respected. Age, to those who are favoured
enough to have it, ranks far higher than
'But have you found out what"business"
is ? asked Fairbrass eagerly. 'I am more
anxious to know than ever. My father
when he went away this morning looked
so sad, and when he kissed my mother this
evening he told her that things were going
from bad to worse. What is this horrid
"business" that wears his life out and
brings black clouds into our bright home ?'
'I will tell you, Fairbrass,' said the
Young Picotee, 'and I will tell you very
briefly-indeed, I must, for I shall never
outlive the excitement of this day, and before
to-morrow's dewdrops come I shall be dead.'
'Oh, I am so sorry said Fairbrass.
'Why, you will die because of me '
Never mind about that, dear,' was the
gentle reply ; we all must die some day-
life is not to be counted by time-and I
have lived more and seen more in a few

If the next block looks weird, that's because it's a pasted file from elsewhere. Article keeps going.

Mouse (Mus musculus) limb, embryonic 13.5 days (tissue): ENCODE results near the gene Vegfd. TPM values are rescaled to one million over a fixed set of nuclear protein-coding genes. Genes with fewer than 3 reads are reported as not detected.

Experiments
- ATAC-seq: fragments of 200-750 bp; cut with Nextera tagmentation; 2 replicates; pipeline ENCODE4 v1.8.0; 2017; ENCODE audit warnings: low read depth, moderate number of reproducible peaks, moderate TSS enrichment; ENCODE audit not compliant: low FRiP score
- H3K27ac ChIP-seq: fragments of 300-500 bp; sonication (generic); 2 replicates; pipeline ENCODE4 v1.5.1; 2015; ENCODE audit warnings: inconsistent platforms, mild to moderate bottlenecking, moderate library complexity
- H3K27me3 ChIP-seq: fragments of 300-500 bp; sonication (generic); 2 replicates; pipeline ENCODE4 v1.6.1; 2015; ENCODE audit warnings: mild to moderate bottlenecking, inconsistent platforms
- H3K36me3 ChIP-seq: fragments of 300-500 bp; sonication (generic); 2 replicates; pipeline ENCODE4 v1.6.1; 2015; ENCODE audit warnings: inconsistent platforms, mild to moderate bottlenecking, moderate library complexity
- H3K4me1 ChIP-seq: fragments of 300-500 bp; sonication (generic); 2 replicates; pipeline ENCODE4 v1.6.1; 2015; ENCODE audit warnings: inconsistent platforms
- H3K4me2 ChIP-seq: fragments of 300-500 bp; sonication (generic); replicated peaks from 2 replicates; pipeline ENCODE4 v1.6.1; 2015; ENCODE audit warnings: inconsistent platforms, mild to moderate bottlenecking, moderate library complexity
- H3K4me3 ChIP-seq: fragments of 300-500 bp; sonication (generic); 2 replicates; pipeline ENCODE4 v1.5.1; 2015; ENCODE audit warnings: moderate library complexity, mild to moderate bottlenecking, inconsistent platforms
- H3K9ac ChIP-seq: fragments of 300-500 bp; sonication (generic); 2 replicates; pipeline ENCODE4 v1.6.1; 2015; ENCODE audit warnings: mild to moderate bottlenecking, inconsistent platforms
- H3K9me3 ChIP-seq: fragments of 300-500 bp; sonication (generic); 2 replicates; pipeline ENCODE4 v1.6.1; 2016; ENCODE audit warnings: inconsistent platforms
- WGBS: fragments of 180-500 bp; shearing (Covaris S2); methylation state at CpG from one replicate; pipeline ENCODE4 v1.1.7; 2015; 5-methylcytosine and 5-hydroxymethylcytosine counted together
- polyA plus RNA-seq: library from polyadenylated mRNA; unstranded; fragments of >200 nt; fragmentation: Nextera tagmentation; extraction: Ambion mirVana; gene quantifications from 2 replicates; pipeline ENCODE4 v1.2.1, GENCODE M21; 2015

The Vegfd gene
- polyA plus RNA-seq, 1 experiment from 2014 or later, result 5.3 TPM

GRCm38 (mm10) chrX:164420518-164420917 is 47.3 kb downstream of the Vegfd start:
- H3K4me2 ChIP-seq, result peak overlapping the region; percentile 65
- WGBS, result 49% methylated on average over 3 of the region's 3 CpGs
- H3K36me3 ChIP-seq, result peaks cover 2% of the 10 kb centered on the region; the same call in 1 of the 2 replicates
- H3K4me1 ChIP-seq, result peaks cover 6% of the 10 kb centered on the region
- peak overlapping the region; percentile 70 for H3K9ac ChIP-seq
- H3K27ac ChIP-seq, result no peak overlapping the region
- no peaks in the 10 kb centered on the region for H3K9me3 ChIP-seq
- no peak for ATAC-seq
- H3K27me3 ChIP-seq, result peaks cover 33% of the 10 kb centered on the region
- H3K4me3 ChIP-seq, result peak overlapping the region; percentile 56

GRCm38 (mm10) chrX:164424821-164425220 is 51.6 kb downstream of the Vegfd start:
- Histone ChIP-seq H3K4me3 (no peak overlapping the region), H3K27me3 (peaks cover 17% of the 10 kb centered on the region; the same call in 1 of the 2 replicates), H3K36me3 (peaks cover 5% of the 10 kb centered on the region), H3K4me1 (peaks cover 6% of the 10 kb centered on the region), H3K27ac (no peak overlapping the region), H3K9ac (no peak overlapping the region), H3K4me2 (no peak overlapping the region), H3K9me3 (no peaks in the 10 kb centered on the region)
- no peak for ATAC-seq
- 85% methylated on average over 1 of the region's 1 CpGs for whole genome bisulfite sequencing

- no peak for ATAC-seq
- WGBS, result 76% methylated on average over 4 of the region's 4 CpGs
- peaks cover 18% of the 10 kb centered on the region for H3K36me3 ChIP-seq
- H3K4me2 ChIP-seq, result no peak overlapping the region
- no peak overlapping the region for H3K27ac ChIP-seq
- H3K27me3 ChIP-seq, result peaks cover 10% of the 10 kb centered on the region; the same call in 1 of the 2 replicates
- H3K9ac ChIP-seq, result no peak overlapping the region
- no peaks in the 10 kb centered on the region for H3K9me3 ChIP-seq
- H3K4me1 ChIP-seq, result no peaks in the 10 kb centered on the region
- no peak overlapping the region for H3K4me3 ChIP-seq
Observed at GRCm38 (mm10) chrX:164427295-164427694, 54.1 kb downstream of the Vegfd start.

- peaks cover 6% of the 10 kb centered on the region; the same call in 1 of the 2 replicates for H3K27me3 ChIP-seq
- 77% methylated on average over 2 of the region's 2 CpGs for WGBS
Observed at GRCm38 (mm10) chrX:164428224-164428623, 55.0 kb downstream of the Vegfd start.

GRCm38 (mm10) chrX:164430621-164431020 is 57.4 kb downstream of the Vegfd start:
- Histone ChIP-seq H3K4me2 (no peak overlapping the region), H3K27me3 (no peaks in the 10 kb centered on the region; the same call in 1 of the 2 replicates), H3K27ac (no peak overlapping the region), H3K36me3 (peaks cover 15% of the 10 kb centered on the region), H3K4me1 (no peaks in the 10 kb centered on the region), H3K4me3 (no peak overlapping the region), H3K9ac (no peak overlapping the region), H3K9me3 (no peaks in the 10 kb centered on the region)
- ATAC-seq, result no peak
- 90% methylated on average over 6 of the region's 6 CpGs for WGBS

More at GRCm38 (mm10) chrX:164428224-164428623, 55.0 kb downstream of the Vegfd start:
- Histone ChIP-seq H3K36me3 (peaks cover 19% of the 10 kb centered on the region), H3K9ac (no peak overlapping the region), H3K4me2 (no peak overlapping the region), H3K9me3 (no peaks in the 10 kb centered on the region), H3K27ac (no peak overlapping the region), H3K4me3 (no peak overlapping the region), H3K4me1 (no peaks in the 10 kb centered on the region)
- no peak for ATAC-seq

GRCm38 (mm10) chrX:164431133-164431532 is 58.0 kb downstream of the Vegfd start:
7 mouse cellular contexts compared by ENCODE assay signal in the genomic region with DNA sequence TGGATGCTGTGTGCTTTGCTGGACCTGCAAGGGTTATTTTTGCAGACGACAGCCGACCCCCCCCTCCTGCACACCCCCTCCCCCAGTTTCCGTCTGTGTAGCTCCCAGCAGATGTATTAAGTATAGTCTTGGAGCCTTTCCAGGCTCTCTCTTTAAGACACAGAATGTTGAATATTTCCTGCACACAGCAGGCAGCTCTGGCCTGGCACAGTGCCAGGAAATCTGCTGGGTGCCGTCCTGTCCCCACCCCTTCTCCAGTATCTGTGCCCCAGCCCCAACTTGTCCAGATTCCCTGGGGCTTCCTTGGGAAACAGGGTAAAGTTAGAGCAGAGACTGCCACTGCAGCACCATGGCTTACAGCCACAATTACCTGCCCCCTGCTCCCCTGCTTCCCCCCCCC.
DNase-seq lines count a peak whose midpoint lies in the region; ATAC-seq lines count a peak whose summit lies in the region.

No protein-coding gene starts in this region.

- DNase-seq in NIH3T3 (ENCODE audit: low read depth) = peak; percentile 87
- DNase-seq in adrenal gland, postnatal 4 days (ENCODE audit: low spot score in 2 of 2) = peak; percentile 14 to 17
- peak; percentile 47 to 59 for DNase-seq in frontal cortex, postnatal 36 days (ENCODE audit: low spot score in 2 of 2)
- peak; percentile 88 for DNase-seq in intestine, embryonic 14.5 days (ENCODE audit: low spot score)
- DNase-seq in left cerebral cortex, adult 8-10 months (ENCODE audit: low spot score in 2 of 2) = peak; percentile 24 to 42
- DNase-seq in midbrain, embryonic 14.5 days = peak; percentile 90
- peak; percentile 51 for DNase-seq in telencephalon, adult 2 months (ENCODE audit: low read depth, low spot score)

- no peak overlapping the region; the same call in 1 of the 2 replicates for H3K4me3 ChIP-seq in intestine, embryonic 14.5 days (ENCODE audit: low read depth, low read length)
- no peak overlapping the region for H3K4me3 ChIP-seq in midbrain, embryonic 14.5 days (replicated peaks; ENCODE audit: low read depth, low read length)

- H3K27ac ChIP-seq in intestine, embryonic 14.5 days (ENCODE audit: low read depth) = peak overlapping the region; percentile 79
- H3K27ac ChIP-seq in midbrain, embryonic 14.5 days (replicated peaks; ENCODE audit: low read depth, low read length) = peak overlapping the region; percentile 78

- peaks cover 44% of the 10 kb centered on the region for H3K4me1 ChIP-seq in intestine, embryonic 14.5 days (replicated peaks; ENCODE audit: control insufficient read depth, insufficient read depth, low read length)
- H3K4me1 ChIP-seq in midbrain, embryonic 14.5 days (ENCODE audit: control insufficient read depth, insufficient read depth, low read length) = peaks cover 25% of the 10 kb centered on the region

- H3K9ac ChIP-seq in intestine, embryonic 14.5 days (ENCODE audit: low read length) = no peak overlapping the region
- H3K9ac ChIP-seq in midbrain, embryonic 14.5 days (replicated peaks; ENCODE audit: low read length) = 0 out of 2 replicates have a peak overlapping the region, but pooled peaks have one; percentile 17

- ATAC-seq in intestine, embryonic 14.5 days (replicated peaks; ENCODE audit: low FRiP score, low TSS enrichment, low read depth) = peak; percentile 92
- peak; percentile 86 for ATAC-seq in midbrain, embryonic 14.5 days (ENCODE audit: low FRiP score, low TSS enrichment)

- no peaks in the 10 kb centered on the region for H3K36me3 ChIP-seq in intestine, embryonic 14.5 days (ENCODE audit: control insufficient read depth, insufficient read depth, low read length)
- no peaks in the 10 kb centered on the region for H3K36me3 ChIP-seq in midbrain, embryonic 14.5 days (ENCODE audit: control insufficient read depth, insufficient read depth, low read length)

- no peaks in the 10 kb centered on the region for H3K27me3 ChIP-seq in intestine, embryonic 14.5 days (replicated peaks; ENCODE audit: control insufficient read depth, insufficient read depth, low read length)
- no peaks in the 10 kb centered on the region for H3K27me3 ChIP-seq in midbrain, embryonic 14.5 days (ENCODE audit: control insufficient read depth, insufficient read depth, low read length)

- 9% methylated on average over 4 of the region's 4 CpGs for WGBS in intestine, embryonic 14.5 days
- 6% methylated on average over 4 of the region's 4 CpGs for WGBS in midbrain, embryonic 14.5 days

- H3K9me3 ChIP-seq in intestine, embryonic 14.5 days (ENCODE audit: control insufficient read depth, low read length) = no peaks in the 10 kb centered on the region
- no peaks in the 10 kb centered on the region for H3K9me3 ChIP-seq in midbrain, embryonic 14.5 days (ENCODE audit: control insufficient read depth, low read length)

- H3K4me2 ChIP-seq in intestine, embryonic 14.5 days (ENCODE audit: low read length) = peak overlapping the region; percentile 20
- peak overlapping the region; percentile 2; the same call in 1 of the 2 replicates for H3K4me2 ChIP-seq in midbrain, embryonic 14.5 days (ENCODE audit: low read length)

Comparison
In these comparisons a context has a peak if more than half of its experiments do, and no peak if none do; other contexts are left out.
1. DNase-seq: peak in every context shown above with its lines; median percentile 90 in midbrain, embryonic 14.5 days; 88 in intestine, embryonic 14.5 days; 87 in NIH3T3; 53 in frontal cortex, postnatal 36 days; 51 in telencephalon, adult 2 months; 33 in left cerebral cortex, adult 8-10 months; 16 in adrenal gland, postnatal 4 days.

hours than if, like old Stick-in-the-Mud
yonder, I had been allowed to wither on my
stalk, as he will, only to make seed.'
'If you allude to me- said the Old
Be quiet cried Fairbrass. Be quiet,
or I will pick you.'
The Old Picotee murmured something
about the ingratitude of the world, and held
his peace, and the Young Picotee went on :
'As I have said, Fairbrass, I feel that
my time is short, and so I will not trouble
you with descriptions of the things that I
saw, or explain to you how I came to know
their names. I must, as briefly as may be,
confine myself to facts. Well then, Fairbrass,
after he had said good-bye to you all, and
turned back and sighed and kissed his hand
to your mother, your father went briskly off
to the station, and there, buying a news-
paper, seemed to become very much inter-
ested in its contents. Very soon the train
rushed in, and your father got into a com-
partment nearly full of jolly-looking gentle-